But as V100-powered systems get their way into exploration labs, universities, and professional datacenters, more researchers and engineers will end up being tempted to inject AI into their 64-bit applications. And whether this turns out to be a case of the tail wagging your dog or the various other way around, ultimately, it doesn’t really subject. The HPC application landscape will be forever changed.
The TOP500 list can be an intensely valuable tool for the HPC community, tracking aggregate trends over 25 years. Nevertheless, a few observers have noted that new publications of the Top rated500 list have many duplicate entries, often at anonymous sites.
Let’s park the debate on what is a legitimate HPC system or not for the present time and assume that any program that has completed a higher Performance Linpack (HPL) go is a good entry in the list.
But, there are 124 entries in the list that happen to be identical copies of different entries. Put simply, a single HPL run offers been done on one system, and the vendor has said “Since we’ve marketed N copies of that machine, we can send N entries on the list”.
What goes on to the list figures if we delete all of the duplicate systems?
The set of 500 reduces to 376 entries.
The largest change is Lenovo, dropping from 117 entries to just sixty-one - yes, there are 56 duplicate entries from Lenovo! HPE drops from 79 to 62 entries and retakes the most notable spot for greatest show of the list with 16.5 percent. Lenovo drops to second place with 16.2 percent share.
Does this matter? Very well, it probably will to Lenovo, who thought we would submit many copies, and HPE, who probably sold various copies but chose not to send the duplicates. And eventually it matters with their market share PR.
For ordinary people, it comes down to what the list is about. If it likely to list the 500 quickest supercomputers on the globe, clearly it doesn’t do this as many supercomputer owners choose not to acknowledge their devices. Is it the set of regarded supercomputers? No, because several referred to supercomputers are not listed, for instance, Blue Waters. Hence, it can only be a set of acknowledged HPL works, which would recommend that the copies approach is wrong.
However, it isn’t simply because simple mainly because that. If the list is normally for monitoring vendor/technology market share, then list stuffing is okay - even desired. If the list is usually for monitoring adoption of technology, vendor wins, the fortunes of HPC sites, and improvement of nations, in that case If argue that stuffing in this manner breaks the usefulness of the list.
The comparison of progress of nations can be affected. Carry out we measure just how many devices deployed? Or who gets the biggest system? I think the list stuffing is certainly less critical below, as we are able to readily extract both developments.
I’m not sure there is a right or wrong answer to this but, as often, the headline statistics of market share just tell one aspect of the story, and users of the list must dig deeper for appropriate insight.
Another value of the list over time has been the capability to track who is ordering supercomputers and what they are employing them for.
In the June 2018 list, 97 percent of the systems do not specify an application area. This implies this categorization is actually meaningless. Either drop it from upcoming lists or require long term systems to identify an application area.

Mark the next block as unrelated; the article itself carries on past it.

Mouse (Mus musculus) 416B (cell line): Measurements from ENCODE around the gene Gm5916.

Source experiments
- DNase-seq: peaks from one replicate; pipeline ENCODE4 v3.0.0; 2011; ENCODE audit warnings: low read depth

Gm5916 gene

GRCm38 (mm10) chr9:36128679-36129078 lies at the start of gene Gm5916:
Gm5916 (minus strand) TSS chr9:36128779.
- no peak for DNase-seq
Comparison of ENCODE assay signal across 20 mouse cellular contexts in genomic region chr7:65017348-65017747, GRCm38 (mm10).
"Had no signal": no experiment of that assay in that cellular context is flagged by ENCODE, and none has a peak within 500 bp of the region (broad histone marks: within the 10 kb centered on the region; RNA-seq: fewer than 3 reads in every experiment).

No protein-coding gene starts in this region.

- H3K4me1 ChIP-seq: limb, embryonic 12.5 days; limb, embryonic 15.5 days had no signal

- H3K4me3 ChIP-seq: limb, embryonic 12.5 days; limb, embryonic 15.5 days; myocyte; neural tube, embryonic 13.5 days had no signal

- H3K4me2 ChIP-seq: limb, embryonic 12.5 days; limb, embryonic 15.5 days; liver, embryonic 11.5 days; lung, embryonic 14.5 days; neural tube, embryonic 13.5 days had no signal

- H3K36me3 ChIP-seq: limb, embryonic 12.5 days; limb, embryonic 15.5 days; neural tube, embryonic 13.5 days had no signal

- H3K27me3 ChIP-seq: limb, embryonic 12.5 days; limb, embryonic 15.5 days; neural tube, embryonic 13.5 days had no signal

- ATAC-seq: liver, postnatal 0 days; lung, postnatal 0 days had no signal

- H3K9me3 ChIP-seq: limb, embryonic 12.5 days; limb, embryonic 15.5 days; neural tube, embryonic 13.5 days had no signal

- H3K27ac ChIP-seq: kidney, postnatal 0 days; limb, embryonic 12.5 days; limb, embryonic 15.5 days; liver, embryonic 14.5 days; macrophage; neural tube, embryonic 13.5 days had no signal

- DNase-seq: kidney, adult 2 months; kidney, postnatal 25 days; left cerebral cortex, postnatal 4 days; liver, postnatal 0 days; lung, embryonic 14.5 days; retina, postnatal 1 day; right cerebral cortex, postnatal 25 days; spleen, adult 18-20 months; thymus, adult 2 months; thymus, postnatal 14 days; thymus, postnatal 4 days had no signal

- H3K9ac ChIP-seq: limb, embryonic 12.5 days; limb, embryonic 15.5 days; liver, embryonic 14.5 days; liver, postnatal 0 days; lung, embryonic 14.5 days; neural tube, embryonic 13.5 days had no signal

But, beyond that, the June 2018 List features 283 (!) anonymous entries. That’s over one half of the list where we have no idea the business or site that has deployed the system nor, in most cases, what it really is being used for.
The big question is: does that render meaningless the opportunity to track the who and what of HPC, or would we be in a worse position if we excluded anonymous systems?
There are maybe 238 systems which can be lumped into cloud / IT service / web hosting companies, and it is the sheer quantity of these that delivers the possibly unhelpful distortion.
The rest of the 45 arguably represent real HPC deployments and have plenty of categorization (e.g., “Strength Company” to be useful. Useful guesses can even be produced for some of these anonymous systems. For example, one might reckon that “Energy Firm (A)” found in Italy is in fact Eni. The 45 devices are a mixture of energy, manufacturing, authorities, or finance sectors. Many interestingly, a few university devices are listed anonymously also!
Of the 284 devices listed as Industry, only 16 systems actually have named owners that aren’t cloud suppliers (the other 268 are usually the anonymous companies and Stuffing discussed above). In fact, due to multiple systems per web page, we actually only employ a few listed companies. These are Eni, Total, PGS, Saudi Aramco, BASF, EDF, Volvo and the suppliers Intel, NVIDIA, and PEZY.
I just assure you there are a lot more supercomputers out there in industry than this. I intend to explore the Major500 tendencies, along lessons from my impartial HPC consulting job, of HPC systems in industry for a future article. Look out for this after ISC18.
I’ve previously said that the HPC is lucky to really have the TOP500 list. It is a info set collected in a regular manner twice annually for 25 years, with each entry recording many characteristics - vendor, technology details, effectiveness, location, year of entry, etc. That is a hugely wealthy resource for our network, and the TOP500 authors did an amazing task over 25 years to keep carefully the list valuable as the world of HPC has evolved enormously. I have high confidence in the authors efficiently addressing the challenges right here and keeping the list as a great resource for years to come.